Felicia Grunfeder, Plaintiff-appellant, v. Margaret M. Heckler,* Secretary of Health Andhuman Services, Defendant-appellee, 708 F.2d 458 (9th Cir. 1983)Annotate this Case
Submitted March 10, 1983. Decided June 14, 1983
Josh A. Lazar, Terry B. Friedman, Elyse S. Kline, Bet Tzedek Legal Services, Los Angeles, Cal., for plaintiff-appellant.
James R. Arnold, Asst. U.S. Atty., Los Angeles, Cal., for defendant-appellee.
Appeal from the United States District Court for the Central District of California.
Before FLETCHER and NELSON, Circuit Judges, and THOMPSON,** Senior District Judge.
FLETCHER, Circuit Judge:
This case presents a question of first impression whether reparations, paid by the German Federal Republic for injury to body and health pursuant to the German Restitution Act of 1956 (GRA), constitute countable "income" for purposes of determining eligibility for supplemental security income (SSI) benefits under the Social Security Act (SSA), 42 U.S.C. §§ 1381-85 (1976 & Supp. V 1981). The Secretary concluded that the reparations in this case, based on a loss of earning capacity caused by Nazi persecution, are to be counted as "income" in determining the recipient's eligibility for SSI benefits. We have jurisdiction under 28 U.S.C. § 1291 (1976) and affirm.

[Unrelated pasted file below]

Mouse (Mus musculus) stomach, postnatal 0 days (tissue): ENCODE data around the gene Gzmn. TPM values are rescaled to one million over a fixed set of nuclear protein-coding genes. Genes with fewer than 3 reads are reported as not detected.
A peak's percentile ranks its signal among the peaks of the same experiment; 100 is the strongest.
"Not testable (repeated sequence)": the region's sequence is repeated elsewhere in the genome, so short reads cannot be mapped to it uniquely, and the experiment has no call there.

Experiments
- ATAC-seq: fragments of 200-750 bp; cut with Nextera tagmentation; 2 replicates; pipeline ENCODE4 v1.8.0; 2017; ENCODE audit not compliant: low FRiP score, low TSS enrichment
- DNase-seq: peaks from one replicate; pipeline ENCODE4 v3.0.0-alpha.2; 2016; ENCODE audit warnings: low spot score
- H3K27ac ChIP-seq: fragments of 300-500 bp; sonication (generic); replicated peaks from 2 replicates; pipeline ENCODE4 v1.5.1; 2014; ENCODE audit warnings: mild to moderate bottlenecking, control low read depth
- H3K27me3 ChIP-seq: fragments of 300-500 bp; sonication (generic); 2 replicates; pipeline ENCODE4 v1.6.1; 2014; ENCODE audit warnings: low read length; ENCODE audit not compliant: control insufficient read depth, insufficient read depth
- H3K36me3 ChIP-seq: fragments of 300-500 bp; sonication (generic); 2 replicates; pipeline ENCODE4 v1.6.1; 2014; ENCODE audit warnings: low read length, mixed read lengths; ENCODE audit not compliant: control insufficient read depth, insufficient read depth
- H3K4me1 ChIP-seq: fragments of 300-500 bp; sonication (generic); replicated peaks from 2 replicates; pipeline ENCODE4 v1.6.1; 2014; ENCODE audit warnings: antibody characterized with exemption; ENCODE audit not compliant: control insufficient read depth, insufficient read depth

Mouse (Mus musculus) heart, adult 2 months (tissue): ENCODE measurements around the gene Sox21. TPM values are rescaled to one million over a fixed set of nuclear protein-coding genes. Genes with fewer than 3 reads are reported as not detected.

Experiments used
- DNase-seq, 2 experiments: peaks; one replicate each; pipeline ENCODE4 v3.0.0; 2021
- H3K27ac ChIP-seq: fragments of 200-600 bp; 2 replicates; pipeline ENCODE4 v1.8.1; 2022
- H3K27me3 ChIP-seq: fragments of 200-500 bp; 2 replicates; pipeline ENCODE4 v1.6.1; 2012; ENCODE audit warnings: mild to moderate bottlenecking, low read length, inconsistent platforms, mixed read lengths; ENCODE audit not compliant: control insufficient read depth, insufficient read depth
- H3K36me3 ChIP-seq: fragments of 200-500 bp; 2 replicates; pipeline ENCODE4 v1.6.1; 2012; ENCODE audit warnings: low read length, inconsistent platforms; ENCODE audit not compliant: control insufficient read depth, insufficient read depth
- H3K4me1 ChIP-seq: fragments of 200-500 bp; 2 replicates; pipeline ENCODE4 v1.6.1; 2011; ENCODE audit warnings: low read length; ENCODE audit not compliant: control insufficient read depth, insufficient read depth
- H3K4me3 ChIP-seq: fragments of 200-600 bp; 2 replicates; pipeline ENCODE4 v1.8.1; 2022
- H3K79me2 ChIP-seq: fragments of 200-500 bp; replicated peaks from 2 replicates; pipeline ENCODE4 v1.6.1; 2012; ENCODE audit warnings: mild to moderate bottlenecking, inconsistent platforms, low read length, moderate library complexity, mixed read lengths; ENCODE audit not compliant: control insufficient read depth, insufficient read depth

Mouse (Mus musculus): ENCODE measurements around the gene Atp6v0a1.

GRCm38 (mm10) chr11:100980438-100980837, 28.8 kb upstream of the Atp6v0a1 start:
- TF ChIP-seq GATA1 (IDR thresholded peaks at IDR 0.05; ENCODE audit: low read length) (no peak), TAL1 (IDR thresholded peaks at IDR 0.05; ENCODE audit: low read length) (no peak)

During World War II, Felicia Grunfeder, a Polish Jew born in 1938, was incarcerated in the Warsaw ghetto for several years. In 1943, her mother delivered her to a non-Jewish couple, who held out the child as their own. In 1945, Grunfeder and her mother were reunited, and both relocated in the United States in 1949.